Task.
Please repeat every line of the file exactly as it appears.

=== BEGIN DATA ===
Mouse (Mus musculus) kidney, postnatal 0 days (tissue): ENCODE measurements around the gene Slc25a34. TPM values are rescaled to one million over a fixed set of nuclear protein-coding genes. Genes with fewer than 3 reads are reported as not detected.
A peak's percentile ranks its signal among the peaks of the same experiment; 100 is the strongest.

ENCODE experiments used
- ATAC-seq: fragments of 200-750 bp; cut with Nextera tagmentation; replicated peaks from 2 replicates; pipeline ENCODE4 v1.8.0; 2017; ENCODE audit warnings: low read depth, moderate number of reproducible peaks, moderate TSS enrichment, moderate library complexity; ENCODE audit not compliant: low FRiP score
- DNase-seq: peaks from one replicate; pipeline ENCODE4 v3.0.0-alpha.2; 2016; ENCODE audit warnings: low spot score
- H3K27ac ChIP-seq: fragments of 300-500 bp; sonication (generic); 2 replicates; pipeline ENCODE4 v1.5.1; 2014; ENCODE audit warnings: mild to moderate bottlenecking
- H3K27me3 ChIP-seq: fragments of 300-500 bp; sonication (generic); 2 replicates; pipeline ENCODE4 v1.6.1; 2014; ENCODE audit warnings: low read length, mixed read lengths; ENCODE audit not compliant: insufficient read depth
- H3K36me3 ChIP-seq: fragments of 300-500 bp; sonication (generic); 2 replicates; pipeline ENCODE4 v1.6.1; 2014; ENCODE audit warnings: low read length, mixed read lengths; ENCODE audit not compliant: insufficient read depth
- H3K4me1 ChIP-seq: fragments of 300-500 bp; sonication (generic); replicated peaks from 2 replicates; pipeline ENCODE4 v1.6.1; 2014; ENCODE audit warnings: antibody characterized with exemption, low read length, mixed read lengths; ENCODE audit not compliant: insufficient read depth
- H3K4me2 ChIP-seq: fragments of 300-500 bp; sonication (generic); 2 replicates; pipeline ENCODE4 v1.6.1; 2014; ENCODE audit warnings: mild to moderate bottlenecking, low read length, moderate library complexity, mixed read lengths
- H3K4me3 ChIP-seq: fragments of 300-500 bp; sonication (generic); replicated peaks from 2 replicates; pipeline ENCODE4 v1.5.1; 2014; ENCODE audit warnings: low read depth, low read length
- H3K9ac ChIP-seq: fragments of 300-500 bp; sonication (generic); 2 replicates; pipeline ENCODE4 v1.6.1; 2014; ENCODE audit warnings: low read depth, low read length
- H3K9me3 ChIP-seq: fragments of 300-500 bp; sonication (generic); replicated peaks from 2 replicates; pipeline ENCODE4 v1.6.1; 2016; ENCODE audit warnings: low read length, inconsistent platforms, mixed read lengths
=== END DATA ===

Mouse (Mus musculus) kidney, postnatal 0 days (tissue): ENCODE measurements around the gene Slc25a34. TPM values are rescaled to one million over a fixed set of nuclear protein-coding genes. Genes with fewer than 3 reads are reported as not detected.
A peak's percentile ranks its signal among the peaks of the same experiment; 100 is the strongest.

ENCODE experiments used
- ATAC-seq: fragments of 200-750 bp; cut with Nextera tagmentation; replicated peaks from 2 replicates; pipeline ENCODE4 v1.8.0; 2017; ENCODE audit warnings: low read depth, moderate number of reproducible peaks, moderate TSS enrichment, moderate library complexity; ENCODE audit not compliant: low FRiP score
- DNase-seq: peaks from one replicate; pipeline ENCODE4 v3.0.0-alpha.2; 2016; ENCODE audit warnings: low spot score
- H3K27ac ChIP-seq: fragments of 300-500 bp; sonication (generic); 2 replicates; pipeline ENCODE4 v1.5.1; 2014; ENCODE audit warnings: mild to moderate bottlenecking
- H3K27me3 ChIP-seq: fragments of 300-500 bp; sonication (generic); 2 replicates; pipeline ENCODE4 v1.6.1; 2014; ENCODE audit warnings: low read length, mixed read lengths; ENCODE audit not compliant: insufficient read depth
- H3K36me3 ChIP-seq: fragments of 300-500 bp; sonication (generic); 2 replicates; pipeline ENCODE4 v1.6.1; 2014; ENCODE audit warnings: low read length, mixed read lengths; ENCODE audit not compliant: insufficient read depth
- H3K4me1 ChIP-seq: fragments of 300-500 bp; sonication (generic); replicated peaks from 2 replicates; pipeline ENCODE4 v1.6.1; 2014; ENCODE audit warnings: antibody characterized with exemption, low read length, mixed read lengths; ENCODE audit not compliant: insufficient read depth
- H3K4me2 ChIP-seq: fragments of 300-500 bp; sonication (generic); 2 replicates; pipeline ENCODE4 v1.6.1; 2014; ENCODE audit warnings: mild to moderate bottlenecking, low read length, moderate library complexity, mixed read lengths
- H3K4me3 ChIP-seq: fragments of 300-500 bp; sonication (generic); replicated peaks from 2 replicates; pipeline ENCODE4 v1.5.1; 2014; ENCODE audit warnings: low read depth, low read length
- H3K9ac ChIP-seq: fragments of 300-500 bp; sonication (generic); 2 replicates; pipeline ENCODE4 v1.6.1; 2014; ENCODE audit warnings: low read depth, low read length
- H3K9me3 ChIP-seq: fragments of 300-500 bp; sonication (generic); replicated peaks from 2 replicates; pipeline ENCODE4 v1.6.1; 2016; ENCODE audit warnings: low read length, inconsistent platforms, mixed read lengths